For the first time since I got on it in Dawson Creek, BC, I am off the Alaska Highway. I got to the official end of the road at Delta Junction, Alaska, this morning:
Now that I’ve driven the AlCan from one end to the other, here are my immediate thoughts.
- It’s not nearly as bad as it used to be. The horror stories of washboard ruts and giant potholes are things of the past. I found less than ten miles of unpaved road over the entire distance, and even that wasn’t too terrible.
- Still, be prepared. It’s not unusual to go more than 100 miles or more between any small sign of civilization. It’s good to be prepared for small mechanical problems.
- There’s still bad weather in April. I spent half a day driving over ice, packed snow, and slush. At one point, the Emerald Bullet was so covered in mud, I thought I might have to rename her. No worries, though, a torrential rainfall later in the day took care of that.
- In mid-April, at least, traffic is very light. It wasn’t unusual for me to drive twenty or thirty miles without seeing a vehicle in either direction. That means you should be prepared for a lot of solitude if you’re traveling alone. I liked this part.
- As far as I could tell, The Alaska Highway is litter-free. I don’t recall seeing so much as a gum wrapper on the side of the road. It made me slightly more proud to be a human being than I normally am.
- Be prepared to rough it. Many “Rest Areas” are just that – a wide spot on the side of the road where you can park and stretch your legs. Most of these have a garbage can. Many have primitive rest room facilities – emphasis on primitive. Picture a permanent port-a-potty, and you’re on the right track. Bring your own toilet paper, as there is none provided.
- Most of the towns aren’t much. They may look big on a map, but it’s only big in comparison to the emptiness around it. If you’re expecting to find a decent-sized grocery store, or a drug store, or a “nice” hotel, you’re probably going to be disappointed. I found that most of the towns I stopped in reminded me of traveling back in time – like to the seventies. Even the gas pumps are older, and most don’t take credit cards at the pump.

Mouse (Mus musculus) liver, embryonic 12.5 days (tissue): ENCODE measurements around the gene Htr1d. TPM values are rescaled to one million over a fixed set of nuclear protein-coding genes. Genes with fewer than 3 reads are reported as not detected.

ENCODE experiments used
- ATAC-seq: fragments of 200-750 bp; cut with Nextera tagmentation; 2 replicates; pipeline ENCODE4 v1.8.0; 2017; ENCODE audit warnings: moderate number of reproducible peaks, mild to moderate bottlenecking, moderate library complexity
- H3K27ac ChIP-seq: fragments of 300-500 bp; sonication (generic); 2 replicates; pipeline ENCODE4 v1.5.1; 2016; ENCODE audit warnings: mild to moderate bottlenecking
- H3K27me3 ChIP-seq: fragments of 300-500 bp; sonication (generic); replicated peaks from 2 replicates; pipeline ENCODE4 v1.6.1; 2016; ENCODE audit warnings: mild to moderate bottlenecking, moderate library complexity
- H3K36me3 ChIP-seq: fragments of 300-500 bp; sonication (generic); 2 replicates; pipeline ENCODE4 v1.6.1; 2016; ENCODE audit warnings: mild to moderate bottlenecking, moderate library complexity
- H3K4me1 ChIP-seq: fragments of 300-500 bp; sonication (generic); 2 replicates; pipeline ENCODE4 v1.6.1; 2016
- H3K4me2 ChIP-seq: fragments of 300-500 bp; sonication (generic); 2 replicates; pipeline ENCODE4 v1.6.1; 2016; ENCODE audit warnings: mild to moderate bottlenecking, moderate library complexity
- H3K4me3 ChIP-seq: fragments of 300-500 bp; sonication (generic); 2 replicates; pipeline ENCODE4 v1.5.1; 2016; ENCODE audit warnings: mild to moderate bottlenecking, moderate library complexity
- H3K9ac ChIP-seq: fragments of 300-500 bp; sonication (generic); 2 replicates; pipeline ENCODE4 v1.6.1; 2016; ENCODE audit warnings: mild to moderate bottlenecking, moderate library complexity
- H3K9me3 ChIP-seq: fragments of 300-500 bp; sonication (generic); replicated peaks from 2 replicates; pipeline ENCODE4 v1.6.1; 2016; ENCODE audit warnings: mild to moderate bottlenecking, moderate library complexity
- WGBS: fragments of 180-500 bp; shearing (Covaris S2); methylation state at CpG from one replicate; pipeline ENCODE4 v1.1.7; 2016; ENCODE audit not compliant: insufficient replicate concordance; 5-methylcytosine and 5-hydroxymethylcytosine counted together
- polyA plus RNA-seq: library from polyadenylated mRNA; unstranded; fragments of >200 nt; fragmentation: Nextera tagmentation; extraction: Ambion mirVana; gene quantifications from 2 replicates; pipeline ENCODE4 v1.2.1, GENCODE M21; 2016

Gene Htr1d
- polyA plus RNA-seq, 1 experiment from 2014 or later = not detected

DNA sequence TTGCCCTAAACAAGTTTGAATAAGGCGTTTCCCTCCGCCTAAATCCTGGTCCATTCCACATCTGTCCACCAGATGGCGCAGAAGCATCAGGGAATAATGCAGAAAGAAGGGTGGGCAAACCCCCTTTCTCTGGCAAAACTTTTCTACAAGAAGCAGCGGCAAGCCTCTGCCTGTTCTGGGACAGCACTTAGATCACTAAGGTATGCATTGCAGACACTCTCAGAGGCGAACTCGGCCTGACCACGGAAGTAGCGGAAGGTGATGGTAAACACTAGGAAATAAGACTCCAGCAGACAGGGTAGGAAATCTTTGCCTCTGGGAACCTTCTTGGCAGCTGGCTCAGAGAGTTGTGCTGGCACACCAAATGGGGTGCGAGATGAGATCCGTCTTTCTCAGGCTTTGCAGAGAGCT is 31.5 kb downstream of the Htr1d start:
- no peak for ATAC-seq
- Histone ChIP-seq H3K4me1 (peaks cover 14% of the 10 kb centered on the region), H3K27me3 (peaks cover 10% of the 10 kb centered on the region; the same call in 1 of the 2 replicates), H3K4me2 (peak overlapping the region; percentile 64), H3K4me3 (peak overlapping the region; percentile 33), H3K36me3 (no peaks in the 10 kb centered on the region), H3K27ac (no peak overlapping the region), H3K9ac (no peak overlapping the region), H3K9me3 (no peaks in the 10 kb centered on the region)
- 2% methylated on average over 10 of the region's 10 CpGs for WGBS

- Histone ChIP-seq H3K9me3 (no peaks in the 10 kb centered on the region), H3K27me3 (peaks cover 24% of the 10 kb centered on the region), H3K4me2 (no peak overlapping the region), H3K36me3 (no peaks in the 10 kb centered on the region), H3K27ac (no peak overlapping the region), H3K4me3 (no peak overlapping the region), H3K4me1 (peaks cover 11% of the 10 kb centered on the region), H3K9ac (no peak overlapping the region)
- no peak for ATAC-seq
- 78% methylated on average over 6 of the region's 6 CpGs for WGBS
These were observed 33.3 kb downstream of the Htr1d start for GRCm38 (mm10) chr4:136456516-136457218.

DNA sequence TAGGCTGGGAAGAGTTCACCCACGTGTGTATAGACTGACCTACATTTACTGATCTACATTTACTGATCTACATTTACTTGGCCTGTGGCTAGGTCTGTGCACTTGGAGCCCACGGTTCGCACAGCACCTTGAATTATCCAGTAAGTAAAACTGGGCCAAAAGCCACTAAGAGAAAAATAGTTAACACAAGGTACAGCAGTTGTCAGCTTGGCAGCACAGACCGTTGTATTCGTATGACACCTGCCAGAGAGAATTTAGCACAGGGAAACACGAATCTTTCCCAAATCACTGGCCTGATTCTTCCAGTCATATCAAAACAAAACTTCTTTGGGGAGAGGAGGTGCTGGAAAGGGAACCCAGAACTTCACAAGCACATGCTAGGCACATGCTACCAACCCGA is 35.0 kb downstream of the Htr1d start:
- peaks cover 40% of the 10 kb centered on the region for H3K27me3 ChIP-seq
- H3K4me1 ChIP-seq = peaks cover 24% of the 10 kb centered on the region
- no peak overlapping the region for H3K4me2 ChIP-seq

- There’s lots of wildlife. I spent an entire day counting how many bison I had seen. My favorite sighting was two photogenic foxes that I watched get together over the course of half an hour. I saw caribou, hares by the dozen, two bald eagles, and more rodents than I could count, including one I rolled over at 65 MPH but did not injure. I think he dropped a little chipmunk poop as I rocketed over him. I know I would have.
- Driving the Alaska Highway was one of the best things I’ve done in my lifetime. The solitude, the overarching beauty, the impossibly sweet-smelling air, combined to give me the gift of a never to be forgotten experience. If you’ve always dreamed of driving the Alaska Highway, I encourage you to do so.
I started Saturday in Haines Junction, which is a tiny little town with a huge, huge view. I took this standing in front of my room:
Can you stand another scenery picture? Honestly, I could fill the entire blog with them, but I’m trying not to put dozens of pictures in each blog. This is the very frozen Big Whitefish Lake:
You’ve got to be alert, both for wildlife, and the unexpected. I was in a long straight stretch of solitude, when I saw this on the side of the highway:
Of course, I pulled over to see what was what. It turns out to be a memorial to a young man named Douglas Richard Twiss II, aka “Dougie.” Here’s what it says on his memorial stone:
I know that’s hard to read, but here’s a closeup of the bottom of the stone, which I think is a wonderful summation of a life philosophy:
There are many a worse life motto than “Follow your dreams, be kind, and always remember to enjoy every day of your life.” In fact, that lines up with my own ideas pretty closely.
I also liked this view of the Emerald Bullet as it sat on the Alaska Highway, taken from Dougie’s memorial:
That sky should tell you the kind of weather I have experienced the last two days – nothing but blue skies and sunshine. Every time I talk to Dawn back home, she says it is cloudy and either raining or about to rain. I feel like I am getting the better end of the deal by far.